Sunday, July 29, 2012

Comic Cover as Comic Page

In the days at Marvel, before Jack Kirby brought the company back from the brink of destruction by introducing superheroes into the mix, it was a fairly common practice to use a certain cover style. Sometimes the artists would create a cover that was produced in a panelized illustration, almost as if the cover were a miniature comic story all its own. This was effective in whetting the appetite of the prospective buyer and getting that reader to pick up the book to continue the story. It must have been relatively successful it creating sales, because both Jack Kirby and Steve Ditko would create such covers from time to time. Lee and Goodman must have approved, because it was almost a trademark at the company. Perhaps they even encouraged it, the way Julie Schwartz encouraged gorilla covers at DC when it was noticed that covers featuring talking gorillas tended to sell out.

This cover is from THE AMAZING SPIDER-MAN #4. It's not the last time this kind of panelized cover was used on an early Marvel Comic, but it is one of the most extreme examples of such on a title after superheroes had taken over the company. Ditko referred to this form a few times afterward, but never again in just such a manner.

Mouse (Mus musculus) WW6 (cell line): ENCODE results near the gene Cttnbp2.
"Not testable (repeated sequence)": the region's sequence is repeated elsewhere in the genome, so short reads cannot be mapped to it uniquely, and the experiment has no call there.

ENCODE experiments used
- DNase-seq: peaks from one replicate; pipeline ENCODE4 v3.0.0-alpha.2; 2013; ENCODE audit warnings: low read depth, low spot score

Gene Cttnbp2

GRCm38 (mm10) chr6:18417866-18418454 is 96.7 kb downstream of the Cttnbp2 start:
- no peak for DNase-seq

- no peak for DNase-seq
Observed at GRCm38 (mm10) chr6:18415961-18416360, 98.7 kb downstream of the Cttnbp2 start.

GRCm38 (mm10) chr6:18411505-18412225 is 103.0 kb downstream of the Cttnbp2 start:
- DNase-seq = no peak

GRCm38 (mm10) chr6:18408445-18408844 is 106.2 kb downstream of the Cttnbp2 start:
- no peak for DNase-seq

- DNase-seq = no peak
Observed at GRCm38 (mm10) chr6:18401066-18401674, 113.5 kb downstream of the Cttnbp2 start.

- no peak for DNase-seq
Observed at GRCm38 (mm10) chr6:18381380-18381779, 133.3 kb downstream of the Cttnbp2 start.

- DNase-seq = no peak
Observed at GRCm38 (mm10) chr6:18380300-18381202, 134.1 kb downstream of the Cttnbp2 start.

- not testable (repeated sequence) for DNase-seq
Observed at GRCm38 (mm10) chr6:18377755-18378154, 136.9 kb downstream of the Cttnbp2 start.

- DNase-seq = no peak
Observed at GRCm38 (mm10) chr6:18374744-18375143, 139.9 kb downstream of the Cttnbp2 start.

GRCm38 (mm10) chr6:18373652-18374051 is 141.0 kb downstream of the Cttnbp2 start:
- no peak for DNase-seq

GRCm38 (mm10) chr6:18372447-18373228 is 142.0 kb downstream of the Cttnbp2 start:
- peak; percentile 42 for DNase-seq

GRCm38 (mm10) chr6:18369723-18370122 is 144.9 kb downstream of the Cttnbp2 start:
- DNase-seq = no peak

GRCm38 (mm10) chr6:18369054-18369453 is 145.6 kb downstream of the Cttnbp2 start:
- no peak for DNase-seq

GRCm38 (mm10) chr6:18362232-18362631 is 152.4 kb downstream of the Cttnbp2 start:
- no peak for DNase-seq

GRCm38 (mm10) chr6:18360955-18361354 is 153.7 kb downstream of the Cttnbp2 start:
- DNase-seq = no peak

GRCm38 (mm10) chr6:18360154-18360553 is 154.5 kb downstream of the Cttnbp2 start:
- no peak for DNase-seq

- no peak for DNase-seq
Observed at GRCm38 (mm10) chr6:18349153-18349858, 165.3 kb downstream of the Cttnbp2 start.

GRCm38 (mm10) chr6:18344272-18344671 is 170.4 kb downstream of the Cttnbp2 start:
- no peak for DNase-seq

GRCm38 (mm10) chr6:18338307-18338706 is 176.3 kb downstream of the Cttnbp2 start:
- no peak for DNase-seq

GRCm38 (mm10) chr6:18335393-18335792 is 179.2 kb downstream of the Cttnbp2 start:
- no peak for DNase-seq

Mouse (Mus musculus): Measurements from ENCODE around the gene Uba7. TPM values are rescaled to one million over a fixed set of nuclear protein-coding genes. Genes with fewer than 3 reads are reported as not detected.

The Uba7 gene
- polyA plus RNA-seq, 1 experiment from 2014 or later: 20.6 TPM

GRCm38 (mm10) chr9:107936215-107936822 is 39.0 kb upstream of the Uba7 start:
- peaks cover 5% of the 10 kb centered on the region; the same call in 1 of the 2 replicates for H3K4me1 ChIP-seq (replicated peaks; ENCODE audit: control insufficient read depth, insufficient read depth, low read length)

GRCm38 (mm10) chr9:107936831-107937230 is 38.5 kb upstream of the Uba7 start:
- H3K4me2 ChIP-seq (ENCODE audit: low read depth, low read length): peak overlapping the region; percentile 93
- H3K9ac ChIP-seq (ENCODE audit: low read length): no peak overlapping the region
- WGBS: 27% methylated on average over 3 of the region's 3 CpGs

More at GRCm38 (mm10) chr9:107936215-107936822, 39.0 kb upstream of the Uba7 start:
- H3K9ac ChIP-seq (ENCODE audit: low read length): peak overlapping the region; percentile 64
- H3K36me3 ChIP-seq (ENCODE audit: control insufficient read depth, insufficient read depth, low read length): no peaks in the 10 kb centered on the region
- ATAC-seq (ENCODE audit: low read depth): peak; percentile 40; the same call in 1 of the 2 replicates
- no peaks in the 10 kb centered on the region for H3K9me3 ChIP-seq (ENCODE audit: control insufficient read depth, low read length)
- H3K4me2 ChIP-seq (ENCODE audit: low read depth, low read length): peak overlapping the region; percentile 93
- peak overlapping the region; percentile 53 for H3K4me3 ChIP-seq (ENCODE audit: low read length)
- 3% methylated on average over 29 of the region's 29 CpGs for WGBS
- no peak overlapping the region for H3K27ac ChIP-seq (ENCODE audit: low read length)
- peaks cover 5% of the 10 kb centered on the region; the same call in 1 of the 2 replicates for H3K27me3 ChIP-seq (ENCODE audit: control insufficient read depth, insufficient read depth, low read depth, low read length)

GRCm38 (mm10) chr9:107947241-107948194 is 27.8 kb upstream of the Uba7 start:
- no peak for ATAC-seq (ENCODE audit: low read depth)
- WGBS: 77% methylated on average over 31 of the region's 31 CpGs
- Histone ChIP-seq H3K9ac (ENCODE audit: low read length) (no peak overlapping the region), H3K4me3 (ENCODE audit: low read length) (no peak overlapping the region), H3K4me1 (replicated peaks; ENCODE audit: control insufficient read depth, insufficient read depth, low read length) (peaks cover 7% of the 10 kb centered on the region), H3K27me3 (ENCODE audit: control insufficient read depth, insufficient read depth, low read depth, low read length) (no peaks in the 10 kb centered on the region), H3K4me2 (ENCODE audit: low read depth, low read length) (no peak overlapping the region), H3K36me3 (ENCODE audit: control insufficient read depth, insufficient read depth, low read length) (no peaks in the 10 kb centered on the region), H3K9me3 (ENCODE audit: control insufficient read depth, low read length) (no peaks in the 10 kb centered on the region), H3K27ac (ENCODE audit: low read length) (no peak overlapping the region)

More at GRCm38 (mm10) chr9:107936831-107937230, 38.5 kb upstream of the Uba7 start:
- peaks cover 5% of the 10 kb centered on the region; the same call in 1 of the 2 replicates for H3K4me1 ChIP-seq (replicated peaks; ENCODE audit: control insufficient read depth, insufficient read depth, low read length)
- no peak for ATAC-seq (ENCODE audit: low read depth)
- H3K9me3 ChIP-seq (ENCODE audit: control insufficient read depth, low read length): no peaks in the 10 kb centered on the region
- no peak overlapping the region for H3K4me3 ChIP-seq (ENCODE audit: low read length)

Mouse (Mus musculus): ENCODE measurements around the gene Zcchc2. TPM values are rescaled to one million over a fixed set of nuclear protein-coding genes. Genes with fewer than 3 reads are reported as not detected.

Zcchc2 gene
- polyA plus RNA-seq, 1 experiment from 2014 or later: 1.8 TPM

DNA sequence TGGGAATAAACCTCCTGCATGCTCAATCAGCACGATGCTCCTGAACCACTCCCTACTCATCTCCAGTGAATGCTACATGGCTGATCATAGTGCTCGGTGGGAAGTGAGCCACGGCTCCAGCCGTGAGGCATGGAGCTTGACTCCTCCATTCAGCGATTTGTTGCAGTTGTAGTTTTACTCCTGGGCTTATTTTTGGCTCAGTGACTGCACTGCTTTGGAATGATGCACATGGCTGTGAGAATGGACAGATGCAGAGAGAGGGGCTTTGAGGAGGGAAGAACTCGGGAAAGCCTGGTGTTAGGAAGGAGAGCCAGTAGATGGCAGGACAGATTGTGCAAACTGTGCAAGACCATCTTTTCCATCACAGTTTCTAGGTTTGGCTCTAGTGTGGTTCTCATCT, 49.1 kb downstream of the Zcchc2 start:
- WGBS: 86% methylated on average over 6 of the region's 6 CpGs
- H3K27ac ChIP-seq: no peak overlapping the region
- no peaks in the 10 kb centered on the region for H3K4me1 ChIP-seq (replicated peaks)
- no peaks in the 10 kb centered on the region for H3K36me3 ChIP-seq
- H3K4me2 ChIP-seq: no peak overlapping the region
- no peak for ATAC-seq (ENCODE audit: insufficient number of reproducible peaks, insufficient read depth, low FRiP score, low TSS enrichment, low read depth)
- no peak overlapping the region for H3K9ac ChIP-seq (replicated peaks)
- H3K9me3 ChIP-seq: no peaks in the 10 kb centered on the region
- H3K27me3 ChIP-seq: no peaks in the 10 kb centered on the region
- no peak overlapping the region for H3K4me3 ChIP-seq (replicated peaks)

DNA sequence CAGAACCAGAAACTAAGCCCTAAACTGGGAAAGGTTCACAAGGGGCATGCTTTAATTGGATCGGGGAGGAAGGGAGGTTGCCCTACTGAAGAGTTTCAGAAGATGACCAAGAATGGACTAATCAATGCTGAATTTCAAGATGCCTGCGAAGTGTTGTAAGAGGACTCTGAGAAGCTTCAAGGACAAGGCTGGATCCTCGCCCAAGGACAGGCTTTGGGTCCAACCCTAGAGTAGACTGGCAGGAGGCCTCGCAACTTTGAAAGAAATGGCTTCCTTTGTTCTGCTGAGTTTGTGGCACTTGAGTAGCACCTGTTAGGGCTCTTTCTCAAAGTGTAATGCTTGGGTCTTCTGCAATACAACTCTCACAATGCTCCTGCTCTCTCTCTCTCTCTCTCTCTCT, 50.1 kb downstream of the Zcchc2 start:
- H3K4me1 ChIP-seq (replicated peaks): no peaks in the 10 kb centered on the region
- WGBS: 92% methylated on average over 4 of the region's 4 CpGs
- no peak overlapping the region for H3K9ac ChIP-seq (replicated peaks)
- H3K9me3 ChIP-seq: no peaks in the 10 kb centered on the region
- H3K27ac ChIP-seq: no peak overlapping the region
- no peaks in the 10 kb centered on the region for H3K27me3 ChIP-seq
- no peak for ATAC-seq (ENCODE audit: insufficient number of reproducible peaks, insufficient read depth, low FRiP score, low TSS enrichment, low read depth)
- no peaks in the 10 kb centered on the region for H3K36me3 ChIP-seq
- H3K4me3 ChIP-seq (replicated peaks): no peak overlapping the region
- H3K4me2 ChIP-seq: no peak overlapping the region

The cover to this book is one of the most recognizable of the early issues of Spider-Man. And I think it must have sold very well, because it's one of the most common issues that I would run across in my days as a dealer of back issue comic books. It was rare that I didn't have at least one copy of this issue in my back-issue stock. So the cover art obviously did its job. Why Marvel's artists trended away from it I cannot say. Perhaps they hit a point at which they began to look upon it as dated and archaic. I don't know.

My personal copy of The Amazing Spider-Man #4. What a great villain Ditko created in The Sandman!

4 comments:

Mark Gelbart said...

My favorite Spidey villain was Mysterio, the guy who had gadgets specifically designed to nullify Spiderman's powers.

I always thought the character was a clever idea.

HemlockMan said...

Mysterio was a good villain. Classic Ditko archetype. He was another one used once as a mystery-villain-in-disguise. This was a unique move on Ditko's part wherein he would have a villain unmasked to be...a previously introduced villain!

Kirk G said...

Another superhero example of this practice was Tales to Astonish #45 where Antman suddenly ages right before our eyes, panel after panel.

HemlockMan said...

That would be TTA #43. And it's a classic cover type from pre-hero Marvel that bled over into the superhero days. For a brief time.

I've always wondered if this was a type of cover favored for a while by Jack Kirby, or if it was an editorial request made by Stan Lee of his principle cover artists at the time.